Meanwhile, yesterday's meeting also decided to convene the first plenary session of the 12th National People's Congress on March 5. At that meeting top officials, including the country's president, will be appointed by the NPC.

The meeting also appointed Guo Shengkun, former party secretary of Guangxi , as the new minister of public security.


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This article is now closed to comments

Of course they will, but people are forgetting the government's primary objective above all else - to keep the Communist Party in power as long as possible.
It's pretty clear that the Chinese have no rights except the right to remain silent.
That's nit a right, it's an obligation. If they want you to speak they can always beat it out of you…..
I agree with the registered user's real name, then the user will be responsible for his own words.. I make as well as read many comments in both American media as well as Taiwanese media and I realize that some Chinese commentators use Taiwan media as a tool to vent the poisonous emotions they have harbored inside.
I do not agree with Mr. Qiao Mu. Yes, using real name in the cyberspace may not completely stop online fraud but it will minimize. The name which I registered in the cyberspace is my real name and my opinion is always based on the fact that this may not be conducive to some government, but I never felt threatened. I recognize that the Chinese legal system may not relative to the United States as sophisticated and real-name registration, may prevent the online exposes of corrupt officials. Therefore, China must have a sound legal system to protect potential whistleblowers.
Jennie PC Chiang/江佩珍 12/28/12 美國

Yes, but China has far from a sound legal system. One could argue that there is no legal system at all. Nobody wants to be retaliated against if they speak up and there is nothing to protect them if they do….you cannot have an internet or anything where everybody speaks the truth, especially your acceptable version of the truth. You seem quite naive.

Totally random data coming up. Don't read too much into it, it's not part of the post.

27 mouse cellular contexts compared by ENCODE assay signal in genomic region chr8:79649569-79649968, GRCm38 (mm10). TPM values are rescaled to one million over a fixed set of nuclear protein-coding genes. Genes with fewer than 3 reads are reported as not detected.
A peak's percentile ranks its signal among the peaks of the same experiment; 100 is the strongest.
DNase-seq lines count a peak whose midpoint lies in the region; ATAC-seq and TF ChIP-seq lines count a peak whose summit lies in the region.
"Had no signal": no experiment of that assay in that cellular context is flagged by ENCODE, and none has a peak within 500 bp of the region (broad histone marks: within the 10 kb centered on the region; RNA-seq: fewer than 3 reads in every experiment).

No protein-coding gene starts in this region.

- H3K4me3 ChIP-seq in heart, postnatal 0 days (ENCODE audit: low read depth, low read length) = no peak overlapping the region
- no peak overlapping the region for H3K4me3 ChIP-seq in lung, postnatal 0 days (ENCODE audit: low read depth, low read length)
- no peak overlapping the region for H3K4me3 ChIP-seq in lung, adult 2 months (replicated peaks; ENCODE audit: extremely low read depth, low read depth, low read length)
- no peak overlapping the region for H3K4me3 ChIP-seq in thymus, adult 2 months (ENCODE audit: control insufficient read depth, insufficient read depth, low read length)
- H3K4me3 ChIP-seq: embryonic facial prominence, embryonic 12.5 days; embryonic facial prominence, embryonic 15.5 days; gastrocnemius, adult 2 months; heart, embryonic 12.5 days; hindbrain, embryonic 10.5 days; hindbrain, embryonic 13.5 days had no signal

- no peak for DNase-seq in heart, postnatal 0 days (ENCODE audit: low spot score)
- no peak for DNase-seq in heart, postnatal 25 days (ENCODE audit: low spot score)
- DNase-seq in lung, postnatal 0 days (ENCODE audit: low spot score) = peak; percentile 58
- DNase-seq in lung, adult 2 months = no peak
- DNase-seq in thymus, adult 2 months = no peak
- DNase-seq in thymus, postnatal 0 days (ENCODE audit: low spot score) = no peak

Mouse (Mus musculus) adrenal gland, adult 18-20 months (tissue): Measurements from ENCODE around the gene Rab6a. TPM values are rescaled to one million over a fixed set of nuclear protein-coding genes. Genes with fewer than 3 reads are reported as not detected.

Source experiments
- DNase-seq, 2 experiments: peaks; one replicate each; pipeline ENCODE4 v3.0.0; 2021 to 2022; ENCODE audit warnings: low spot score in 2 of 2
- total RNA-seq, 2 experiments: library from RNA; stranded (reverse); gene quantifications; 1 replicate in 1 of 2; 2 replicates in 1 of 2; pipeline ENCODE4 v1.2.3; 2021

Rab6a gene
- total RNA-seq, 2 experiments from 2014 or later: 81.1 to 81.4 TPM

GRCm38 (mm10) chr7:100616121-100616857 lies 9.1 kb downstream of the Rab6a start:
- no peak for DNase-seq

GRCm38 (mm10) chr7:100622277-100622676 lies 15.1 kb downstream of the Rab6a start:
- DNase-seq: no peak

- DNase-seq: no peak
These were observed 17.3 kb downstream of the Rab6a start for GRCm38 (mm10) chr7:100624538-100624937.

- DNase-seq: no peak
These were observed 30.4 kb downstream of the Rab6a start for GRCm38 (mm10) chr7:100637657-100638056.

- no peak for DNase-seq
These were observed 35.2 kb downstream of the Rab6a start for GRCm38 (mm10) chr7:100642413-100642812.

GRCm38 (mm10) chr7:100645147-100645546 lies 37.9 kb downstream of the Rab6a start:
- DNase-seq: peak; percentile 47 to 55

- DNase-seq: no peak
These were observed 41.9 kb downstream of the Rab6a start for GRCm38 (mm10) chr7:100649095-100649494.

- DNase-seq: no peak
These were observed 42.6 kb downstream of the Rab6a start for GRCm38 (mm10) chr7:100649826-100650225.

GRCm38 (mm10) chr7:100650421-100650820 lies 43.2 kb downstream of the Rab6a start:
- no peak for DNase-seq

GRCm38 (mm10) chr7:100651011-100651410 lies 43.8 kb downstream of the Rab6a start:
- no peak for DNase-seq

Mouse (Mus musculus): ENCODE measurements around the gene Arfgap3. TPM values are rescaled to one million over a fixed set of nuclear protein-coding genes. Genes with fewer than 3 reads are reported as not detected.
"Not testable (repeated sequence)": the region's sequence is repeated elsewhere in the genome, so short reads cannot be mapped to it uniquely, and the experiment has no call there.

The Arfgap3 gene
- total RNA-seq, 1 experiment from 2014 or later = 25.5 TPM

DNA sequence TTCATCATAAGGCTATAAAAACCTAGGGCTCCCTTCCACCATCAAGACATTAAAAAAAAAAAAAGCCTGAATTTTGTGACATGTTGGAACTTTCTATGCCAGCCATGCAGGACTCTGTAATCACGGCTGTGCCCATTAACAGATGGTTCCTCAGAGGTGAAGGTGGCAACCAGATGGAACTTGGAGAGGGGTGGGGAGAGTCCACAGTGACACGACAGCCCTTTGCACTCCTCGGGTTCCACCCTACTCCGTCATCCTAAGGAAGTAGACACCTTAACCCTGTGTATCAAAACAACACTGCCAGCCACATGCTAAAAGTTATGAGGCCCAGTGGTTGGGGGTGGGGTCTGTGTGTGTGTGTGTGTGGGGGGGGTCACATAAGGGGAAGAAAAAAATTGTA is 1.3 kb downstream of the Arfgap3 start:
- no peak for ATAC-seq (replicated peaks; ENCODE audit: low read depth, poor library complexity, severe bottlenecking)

The "new team" is showing two different faces: trying to clean up the rot in the system and adapting an improved public attitude while stifling more and more the Internet. It is becoming a real nuisance. Internet speeds are often back to the era of modem dialing and so many websites – important for daily work – are difficult or impossible to reach. Such as this one, SCMP. Try to come here from Beijing without a good VPN, good luck. Since SCMP changed it website design with platform-twitter and other links, grab lots of coffee and wait. Wait. Download speeds for my decrepit "2 MB fast internet": 4 kb/sec (our corporate mail system – sometimes "better", i.e. 50kb/s. Welcome to 2013 in Beijing.
"....internet users must not harm the rights and interests of the state, society, or citizens." This is the exact problem. Corrupt officials are also citizens, they represent the sate and the society. As citizens and as state representatives they may see their "rights" and most certainly their "interests" harmed and therefore be entitled to take action.
Whistleblowing by its very nature must be anonymous, because it is more often than not people who are close to corruption who want to report.
Nothing can "stifle the internet". We designed the internet so there are many different ways to achieve connectivity, in a day and age when not everything always worked. Whether the problem is a failed router, a crashed server, an overly protective parent, or an inquisitive government, there is always a way around it.